We usually understand that words are symbols. They are important, for God designed them to reveal and transmit thoughts. They only stand for or point toward realities. We understand this when we come to a road sign with the name of a town on it. It may saySpartaorDallas, but we know that it is merely a pointer or indicator, not the town. It is a symbol or a sign of something else. Most of us assume that when we put a sign saying “ChurchofChrist” in front of a building, everyone should know that neither the sign nor the building is the church. Some brethren seem to think they have to put “meets here” to make sure that those who read the sign know it is but a symbol. It was interesting for me to note that in one situation where there were some long discussions about the idea that the sign should say, “The Church of Christ Meets Here,” those who urged it because they thought the usual sign was wrong and liable to be misunderstood did not change the words on their mail box to say, “John Jones mail is left here” instead of simply “John Jones.” There was no assumption that someone would assume that the mailbox was John Jones.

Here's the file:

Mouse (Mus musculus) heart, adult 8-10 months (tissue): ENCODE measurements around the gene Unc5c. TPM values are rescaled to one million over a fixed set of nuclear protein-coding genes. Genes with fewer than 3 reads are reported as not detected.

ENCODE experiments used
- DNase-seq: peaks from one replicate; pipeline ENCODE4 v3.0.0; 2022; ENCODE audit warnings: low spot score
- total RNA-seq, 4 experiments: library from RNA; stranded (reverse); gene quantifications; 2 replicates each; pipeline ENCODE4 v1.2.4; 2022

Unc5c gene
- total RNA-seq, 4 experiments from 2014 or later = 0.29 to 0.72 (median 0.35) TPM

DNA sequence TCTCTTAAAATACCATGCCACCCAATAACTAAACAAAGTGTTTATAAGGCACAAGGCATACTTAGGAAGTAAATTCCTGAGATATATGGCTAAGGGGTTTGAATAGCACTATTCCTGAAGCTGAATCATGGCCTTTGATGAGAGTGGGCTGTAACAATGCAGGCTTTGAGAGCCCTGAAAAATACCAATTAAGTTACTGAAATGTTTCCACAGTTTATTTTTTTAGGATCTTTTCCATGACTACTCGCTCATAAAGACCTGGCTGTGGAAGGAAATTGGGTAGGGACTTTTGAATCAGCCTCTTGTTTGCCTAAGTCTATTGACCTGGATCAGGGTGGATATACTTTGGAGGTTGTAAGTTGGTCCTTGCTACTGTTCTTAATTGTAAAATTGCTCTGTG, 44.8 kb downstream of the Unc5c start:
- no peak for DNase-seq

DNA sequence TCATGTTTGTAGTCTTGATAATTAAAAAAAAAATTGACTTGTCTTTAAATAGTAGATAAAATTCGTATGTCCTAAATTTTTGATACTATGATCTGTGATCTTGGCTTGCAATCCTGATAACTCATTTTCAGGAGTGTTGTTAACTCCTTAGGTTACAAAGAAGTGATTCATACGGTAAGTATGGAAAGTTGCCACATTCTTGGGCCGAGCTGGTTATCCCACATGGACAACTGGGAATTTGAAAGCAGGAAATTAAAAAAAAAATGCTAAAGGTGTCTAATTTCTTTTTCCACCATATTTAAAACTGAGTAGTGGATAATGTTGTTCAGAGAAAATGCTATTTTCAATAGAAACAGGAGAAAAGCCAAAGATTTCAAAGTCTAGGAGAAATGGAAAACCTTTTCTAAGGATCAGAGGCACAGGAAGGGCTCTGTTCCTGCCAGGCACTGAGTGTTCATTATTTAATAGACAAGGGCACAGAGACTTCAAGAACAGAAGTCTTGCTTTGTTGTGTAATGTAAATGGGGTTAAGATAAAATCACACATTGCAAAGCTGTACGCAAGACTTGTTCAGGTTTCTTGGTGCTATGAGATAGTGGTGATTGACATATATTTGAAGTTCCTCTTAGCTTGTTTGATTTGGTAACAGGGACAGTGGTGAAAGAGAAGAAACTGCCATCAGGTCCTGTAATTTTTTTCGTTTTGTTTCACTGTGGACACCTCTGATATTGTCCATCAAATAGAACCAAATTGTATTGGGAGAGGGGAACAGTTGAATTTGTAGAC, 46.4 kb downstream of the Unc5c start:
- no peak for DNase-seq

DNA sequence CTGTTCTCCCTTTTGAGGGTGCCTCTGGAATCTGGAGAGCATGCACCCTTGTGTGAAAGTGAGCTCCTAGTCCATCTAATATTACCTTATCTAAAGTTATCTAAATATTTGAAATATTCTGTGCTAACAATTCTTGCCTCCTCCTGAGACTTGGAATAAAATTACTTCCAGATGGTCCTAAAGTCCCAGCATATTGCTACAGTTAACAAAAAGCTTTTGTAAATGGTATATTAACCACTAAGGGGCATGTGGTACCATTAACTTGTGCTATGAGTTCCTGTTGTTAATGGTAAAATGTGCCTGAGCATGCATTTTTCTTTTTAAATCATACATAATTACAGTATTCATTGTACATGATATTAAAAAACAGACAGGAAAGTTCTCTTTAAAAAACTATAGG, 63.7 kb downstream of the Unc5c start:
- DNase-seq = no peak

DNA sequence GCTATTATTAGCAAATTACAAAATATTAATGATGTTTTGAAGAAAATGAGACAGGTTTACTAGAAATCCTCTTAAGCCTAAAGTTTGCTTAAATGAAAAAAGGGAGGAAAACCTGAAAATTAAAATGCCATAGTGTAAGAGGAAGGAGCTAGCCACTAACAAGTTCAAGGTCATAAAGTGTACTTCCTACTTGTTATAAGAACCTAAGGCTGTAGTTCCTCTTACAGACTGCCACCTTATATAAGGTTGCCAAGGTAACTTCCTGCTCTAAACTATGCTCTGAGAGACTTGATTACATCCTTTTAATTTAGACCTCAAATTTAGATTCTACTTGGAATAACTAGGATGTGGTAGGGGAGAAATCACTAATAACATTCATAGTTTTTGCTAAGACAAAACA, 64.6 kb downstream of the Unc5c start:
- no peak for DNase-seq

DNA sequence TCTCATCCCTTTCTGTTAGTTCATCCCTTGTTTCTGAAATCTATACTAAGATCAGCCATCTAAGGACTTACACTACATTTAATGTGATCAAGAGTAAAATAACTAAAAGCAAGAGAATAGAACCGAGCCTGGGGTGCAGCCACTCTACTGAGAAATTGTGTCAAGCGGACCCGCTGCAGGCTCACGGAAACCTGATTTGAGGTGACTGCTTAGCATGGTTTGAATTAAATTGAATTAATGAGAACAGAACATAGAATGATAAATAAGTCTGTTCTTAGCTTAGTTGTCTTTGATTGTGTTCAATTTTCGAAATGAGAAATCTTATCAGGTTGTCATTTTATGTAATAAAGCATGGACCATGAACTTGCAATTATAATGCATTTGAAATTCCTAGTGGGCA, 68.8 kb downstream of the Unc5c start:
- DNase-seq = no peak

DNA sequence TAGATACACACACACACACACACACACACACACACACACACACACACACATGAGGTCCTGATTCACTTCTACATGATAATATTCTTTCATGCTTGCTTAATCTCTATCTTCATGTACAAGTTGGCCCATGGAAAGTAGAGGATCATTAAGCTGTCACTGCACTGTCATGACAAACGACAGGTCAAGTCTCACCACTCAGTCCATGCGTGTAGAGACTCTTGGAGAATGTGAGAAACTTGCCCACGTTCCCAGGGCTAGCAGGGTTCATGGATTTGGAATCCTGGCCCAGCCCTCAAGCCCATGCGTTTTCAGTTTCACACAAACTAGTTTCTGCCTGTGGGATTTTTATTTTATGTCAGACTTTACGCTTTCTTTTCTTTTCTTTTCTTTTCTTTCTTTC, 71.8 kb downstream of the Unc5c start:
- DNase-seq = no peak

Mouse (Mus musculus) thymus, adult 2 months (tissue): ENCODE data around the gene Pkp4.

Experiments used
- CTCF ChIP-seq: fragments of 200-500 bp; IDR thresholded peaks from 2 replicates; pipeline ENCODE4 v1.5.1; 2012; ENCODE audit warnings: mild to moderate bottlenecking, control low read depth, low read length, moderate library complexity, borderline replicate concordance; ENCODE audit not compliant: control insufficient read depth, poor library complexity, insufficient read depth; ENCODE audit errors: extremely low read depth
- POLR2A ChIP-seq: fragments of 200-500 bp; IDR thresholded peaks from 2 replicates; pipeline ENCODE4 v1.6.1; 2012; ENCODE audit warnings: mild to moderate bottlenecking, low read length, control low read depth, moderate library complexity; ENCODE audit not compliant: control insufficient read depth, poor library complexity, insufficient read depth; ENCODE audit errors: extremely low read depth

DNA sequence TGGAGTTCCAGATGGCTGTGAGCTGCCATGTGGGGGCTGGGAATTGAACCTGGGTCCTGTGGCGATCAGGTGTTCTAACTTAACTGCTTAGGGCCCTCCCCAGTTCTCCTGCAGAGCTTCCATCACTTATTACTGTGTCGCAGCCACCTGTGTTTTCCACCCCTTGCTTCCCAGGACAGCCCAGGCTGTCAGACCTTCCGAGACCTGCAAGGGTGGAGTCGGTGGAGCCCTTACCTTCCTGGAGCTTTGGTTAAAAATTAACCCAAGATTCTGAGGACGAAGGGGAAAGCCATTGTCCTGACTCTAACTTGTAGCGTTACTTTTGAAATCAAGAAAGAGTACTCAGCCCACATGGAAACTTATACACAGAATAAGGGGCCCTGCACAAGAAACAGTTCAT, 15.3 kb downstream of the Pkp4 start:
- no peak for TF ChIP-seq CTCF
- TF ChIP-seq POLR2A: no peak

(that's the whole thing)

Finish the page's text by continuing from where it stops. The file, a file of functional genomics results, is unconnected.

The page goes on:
Pavlov’s dogs salivated when a bell rang, for they had been conditioned to react to sounds rather than realities. We have been conditioned to do react in the same way. John knew, and the Holy Spirit directed him to inform us, that there is a difference in loving in word and loving in deed. This does not imply that there is not value in saying, “I love you.” It does suggest that there is much harm done when we say, “I love you” without showing it in some way at some time.